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CCSS-ELA in Content. Wendy Whitmer Regional Science Coordinator NEWESD 101 February 2014. Goals. Share effective strategies for writing in content areas.

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ccss ela in content

CCSS-ELA in Content

Wendy Whitmer

Regional Science Coordinator NEWESD 101

February 2014

  • Share effective strategies for writing in content areas.
  • Increase understanding of organization, types of entries, strategies and specific criteria to be considered in planning for effective writing in science, math, and social studies.
  • Examine the connections between the Common Core State Standards, assessment, and writing in the content areas.
let s get started

Cover or Title Page

Give your notebook a title.

This should give the reader an idea of what this notebook will be about.

table of contents

Use the first1-2 pages for the Table of Contents…


thinking about your content notebook

Focus Question: What types of writing or entries could be included in a content notebook done by my students?

When you have finished your response, draw a

line of learning!

Examples of

Professional Notebooks

from the


professional notebooks
Professional Notebooks

Find the other people in the room with the same notebook page as yourself.

  • What type of writing is this?
  • What are some things you notice?
professional notebooks1
Professional Notebooks

Return to your table teams.

Share with your teams your picture.

  • What type of writing is this (what is the author doing)?
  • What are some things you notice?
  • How is this scientist using writing in their work?
  • Do you need to add anything to your list of possible writing entries?
let s start writing
Let’s start writing!
  • Date of Entry

Example: February 4, 2014

  • Title of Entry

Example: Moon Study

  • Question

Establishes purpose for learning

Example: What causes the moon to look different during different times of the month?


Purpose: To measure prior knowledge

  • Complete the probe on your own.
  • Discuss with your colleagues
  • Re-administer probe after instruction
  • What is your claim?
  • Can you find evidence to back your claim?
modeling abcd of scientific diagrams
Modeling:ABCD of Scientific Diagrams

A Accurate labels

B Big

C Colorful

D Detailed

From FOSS Variable Module Gr. 5-6

  • Hold the “Moon Ball” above your head.
  • Spin slowly in a circle
  • Record your observations as you spin slowly
revisit probe
Revisit Probe
  • Can you refine your claim?
    • Moon phases are caused by the position of the moon relative to the Sun and Earth.
  • What is your evidence behind your claim?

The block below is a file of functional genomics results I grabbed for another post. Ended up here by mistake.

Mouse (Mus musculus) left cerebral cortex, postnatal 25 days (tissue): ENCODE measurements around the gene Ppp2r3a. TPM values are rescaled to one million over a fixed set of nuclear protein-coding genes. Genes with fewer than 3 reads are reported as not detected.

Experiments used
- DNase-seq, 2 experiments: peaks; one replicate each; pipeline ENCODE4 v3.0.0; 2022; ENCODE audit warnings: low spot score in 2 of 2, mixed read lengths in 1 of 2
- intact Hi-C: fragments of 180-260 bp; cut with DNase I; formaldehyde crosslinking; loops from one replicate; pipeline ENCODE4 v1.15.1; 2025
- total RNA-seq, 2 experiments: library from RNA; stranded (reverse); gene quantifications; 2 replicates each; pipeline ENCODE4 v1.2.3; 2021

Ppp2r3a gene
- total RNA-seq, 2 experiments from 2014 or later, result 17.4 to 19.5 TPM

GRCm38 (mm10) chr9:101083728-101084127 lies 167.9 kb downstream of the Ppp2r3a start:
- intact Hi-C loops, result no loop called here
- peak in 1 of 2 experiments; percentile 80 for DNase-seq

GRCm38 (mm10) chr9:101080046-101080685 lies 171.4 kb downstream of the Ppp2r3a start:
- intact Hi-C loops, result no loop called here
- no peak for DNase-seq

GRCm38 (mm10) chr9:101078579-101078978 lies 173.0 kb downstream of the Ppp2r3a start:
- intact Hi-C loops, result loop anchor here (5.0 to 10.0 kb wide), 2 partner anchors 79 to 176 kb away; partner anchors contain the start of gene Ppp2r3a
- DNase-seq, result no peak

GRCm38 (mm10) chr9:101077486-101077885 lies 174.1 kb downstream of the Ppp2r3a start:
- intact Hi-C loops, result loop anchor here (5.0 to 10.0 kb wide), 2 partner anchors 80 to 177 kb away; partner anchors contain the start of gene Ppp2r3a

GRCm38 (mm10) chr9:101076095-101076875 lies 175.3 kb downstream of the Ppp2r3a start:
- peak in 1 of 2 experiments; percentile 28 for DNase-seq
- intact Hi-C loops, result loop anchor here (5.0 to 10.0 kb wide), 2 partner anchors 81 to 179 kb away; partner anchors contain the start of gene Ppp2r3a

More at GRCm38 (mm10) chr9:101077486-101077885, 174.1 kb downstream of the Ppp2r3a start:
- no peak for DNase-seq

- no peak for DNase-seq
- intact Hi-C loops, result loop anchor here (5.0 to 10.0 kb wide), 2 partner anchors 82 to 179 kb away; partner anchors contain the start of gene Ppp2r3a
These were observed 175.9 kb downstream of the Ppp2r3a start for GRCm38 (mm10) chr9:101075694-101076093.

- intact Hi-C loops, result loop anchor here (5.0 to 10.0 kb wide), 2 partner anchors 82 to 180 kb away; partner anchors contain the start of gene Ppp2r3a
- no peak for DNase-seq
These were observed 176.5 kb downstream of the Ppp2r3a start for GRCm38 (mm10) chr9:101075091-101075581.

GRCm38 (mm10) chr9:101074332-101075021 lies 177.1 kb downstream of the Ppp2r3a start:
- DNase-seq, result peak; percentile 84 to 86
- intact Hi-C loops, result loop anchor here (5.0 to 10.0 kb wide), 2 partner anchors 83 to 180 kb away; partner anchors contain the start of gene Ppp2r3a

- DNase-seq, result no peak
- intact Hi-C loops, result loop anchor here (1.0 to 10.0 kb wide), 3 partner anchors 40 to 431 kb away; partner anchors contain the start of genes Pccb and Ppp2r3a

• What evidence can you gather from the text that supports your claim?
  • Highlight anything from the text that provides evidence.
cornell notes
Cornell Notes


Why is this evidence?

  • On the right side, write in your own words the important information from the text.
  • On the left side, write questions or key vocabulary
  • On the bottom, summarize how the reading related to your observations


  • Moon phases are caused by the position of the moon relative to the Sun and Earth.
  • Use this claim as your topic sentence.
  • Use one piece of evidence from your investigation and one piece from your text.
  • Explain WHY this piece of evidence supports your claim- this is your reasoning.
claim a statement that answers the question
CLAIMA statement that answers the question
  • Relevant: The Claim should directly and clearly respond to the question.
  • Stands Alone: The Claim statement is complete and can stand alone.
evidence scientific data that supports the claim
EVIDENCEScientific data that supports the claim.
  • Appropriate: Needs to be scientifically relevant for supporting the claim. Is it the right type of evidence for this claim?
    • Can be Quantitative and/or Qualitative Evidence
    • Should NOT be based on opinions, beliefs, or everyday experiences
  • Sufficient: Is there enough evidence?
    • Reliability > Repeated trials increase the reliability.
    • Range > Needs to include enough different conditions/values of variables.
    • Representative > Explanation cites enough examples to represent the whole set without being tedious.
reasoning a justification for why the evidence supports the claim using scientific principals
REASONINGA justification for why the evidence supports the claimusing scientific principals
  • Links > Provides a scientific justification that links the Evidence to the Claim.
  • Logical > Provides a sound logical connection between the Claim and the Evidence.
  • Stands-Out > The reasoning should be obvious and easy to identify.

Task: How does the information in the reading relate to the instructional model we used?

  • Introduction
  • Jigsaw: Claim, Evidence, Reasoning, Rebuttal